What you need to know
- Google is rolling out a major update for Google Maps to improve public transportation.
- The biggest improvements come with live traffic info for buses and crowdedness prediction.
- The new features will start rolling out today for iOS and Android for nearly 200 major cities around the world.
Google Maps will now offer live traffic info for buses and crowdedness prediction.
Google today announced a new update for Google Maps coming to both the iOS and Android apps. The new update aims to improve public transportation with live traffic info for buses and crowdedness predictions for when people get to their destination.
Here’s what’s new with live traffic info for buses:
Google Maps is launching live traffic delays for buses in places where we don’t already have real-time information direct from local transit agencies. You’ll now be able to see if your bus will be late, how long the delay will be, and more accurate travel times based on live traffic conditions along your route. You’ll also see exactly where the delays are on the map so you know what to expect before you even hop on your bus.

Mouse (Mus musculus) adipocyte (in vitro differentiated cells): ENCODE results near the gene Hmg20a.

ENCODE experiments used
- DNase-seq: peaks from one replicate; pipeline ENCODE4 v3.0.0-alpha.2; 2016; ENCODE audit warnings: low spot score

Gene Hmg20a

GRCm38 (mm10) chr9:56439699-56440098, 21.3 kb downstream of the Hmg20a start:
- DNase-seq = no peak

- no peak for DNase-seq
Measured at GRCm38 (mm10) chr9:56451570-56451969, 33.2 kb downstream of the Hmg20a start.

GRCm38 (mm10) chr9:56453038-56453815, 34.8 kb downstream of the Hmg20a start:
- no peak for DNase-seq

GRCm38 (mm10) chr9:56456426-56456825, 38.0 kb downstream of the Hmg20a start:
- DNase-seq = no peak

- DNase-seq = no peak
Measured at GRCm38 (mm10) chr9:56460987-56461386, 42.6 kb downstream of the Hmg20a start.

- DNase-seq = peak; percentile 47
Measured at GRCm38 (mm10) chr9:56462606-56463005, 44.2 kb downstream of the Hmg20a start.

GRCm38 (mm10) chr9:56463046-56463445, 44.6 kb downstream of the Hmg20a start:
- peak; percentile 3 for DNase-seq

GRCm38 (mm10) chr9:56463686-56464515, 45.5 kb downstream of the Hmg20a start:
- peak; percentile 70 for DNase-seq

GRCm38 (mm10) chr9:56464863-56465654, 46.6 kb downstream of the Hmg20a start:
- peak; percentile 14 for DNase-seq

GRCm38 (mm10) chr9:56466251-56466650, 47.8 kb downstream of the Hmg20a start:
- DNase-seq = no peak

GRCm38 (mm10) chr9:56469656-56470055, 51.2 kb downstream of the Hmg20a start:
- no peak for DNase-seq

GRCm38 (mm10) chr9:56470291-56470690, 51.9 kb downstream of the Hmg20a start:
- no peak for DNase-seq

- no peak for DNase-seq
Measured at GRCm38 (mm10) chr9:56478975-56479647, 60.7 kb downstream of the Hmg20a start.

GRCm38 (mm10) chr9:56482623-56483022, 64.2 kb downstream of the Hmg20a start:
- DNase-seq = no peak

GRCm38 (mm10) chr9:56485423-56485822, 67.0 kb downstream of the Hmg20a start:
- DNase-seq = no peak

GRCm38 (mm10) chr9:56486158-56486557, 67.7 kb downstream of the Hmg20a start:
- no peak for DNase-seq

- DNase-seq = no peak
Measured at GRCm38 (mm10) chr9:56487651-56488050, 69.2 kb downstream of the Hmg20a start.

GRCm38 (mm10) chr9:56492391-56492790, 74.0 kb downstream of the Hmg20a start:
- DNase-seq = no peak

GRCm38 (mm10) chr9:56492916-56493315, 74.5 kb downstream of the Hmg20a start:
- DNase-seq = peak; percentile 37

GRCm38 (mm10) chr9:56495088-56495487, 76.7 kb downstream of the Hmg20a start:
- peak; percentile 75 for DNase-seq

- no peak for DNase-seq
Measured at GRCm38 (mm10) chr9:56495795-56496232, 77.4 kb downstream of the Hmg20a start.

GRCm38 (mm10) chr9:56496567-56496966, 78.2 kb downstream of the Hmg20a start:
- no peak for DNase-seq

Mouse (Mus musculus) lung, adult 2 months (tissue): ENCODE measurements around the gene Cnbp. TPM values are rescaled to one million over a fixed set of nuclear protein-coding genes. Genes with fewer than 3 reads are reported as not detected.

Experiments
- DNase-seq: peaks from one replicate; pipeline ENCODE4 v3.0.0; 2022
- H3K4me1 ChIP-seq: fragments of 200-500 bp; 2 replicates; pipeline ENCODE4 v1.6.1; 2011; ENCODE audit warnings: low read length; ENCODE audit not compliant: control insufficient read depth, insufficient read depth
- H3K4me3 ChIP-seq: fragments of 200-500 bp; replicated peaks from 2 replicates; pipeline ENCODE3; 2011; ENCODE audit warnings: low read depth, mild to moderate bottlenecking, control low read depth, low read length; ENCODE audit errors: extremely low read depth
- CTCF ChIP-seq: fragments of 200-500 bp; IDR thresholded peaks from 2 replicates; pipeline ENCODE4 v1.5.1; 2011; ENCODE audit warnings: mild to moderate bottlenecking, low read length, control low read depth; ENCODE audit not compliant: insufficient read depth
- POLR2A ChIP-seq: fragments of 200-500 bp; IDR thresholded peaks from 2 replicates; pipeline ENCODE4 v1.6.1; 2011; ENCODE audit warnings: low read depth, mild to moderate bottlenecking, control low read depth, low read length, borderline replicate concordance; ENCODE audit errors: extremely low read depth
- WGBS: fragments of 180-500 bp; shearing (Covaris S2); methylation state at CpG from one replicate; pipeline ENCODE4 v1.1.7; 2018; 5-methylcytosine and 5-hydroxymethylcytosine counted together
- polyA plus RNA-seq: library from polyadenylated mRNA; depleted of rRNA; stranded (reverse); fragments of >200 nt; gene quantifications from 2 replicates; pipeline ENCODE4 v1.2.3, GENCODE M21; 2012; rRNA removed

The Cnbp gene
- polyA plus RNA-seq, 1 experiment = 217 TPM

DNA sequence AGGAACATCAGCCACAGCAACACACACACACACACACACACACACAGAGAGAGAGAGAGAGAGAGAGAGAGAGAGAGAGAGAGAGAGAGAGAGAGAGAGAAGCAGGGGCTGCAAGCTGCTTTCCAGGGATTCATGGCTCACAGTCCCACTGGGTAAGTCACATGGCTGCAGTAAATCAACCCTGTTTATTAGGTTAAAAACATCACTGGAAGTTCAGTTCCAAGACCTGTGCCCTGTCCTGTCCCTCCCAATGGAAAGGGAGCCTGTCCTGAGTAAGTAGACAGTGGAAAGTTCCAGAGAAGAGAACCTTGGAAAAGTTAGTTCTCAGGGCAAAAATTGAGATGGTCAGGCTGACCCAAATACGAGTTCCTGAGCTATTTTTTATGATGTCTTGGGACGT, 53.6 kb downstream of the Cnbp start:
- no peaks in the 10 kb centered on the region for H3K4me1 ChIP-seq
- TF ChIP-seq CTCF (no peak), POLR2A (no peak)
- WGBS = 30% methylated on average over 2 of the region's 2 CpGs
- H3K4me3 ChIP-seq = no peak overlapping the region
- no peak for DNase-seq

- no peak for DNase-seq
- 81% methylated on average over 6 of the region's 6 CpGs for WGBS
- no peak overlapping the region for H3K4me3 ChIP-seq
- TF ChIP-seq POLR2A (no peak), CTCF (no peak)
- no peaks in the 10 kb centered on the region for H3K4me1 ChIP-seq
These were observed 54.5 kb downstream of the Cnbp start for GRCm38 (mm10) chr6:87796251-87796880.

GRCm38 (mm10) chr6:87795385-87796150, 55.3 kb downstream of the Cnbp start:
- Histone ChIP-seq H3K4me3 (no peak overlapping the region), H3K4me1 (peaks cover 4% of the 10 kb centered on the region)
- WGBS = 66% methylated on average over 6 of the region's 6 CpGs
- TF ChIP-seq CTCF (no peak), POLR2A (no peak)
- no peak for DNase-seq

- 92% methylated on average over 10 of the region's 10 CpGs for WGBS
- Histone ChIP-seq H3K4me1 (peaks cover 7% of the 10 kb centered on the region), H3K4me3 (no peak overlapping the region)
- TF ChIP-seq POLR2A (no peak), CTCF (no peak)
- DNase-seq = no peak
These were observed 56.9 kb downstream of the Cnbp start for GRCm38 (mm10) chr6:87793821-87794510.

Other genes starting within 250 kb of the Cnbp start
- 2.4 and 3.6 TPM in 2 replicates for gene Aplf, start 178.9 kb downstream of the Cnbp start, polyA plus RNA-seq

Me during my commute: MOVE. THAT. BUS.Now you can see real-time delays and how crowded your bus is on your way to work 🙌Read more here: https://t.co/mMrQY3ji5u pic.twitter.com/UwpyqCdYt9
— Google Maps (@googlemaps) June 27, 2019
Here’s what’s new for crowdedness prediction:
There’s nothing more uncomfortable than being packed like a can of sardines on a hot, sweaty train. We’re introducing transit crowdedness predictions so you can see how crowded your bus, train or subway is likely to be based on past rides. Now you can make an informed decision about whether or not you want to squeeze on, or wait a few more minutes for a vehicle where you’re more likely to snag a seat.
The new public transportation features in Google Maps will roll out in nearly 200 cities around the world starting today. It continues Google’s focus on keeping its mapping service current with cutting-edge features to fend off other services that seek to supplant it, including Apple Maps.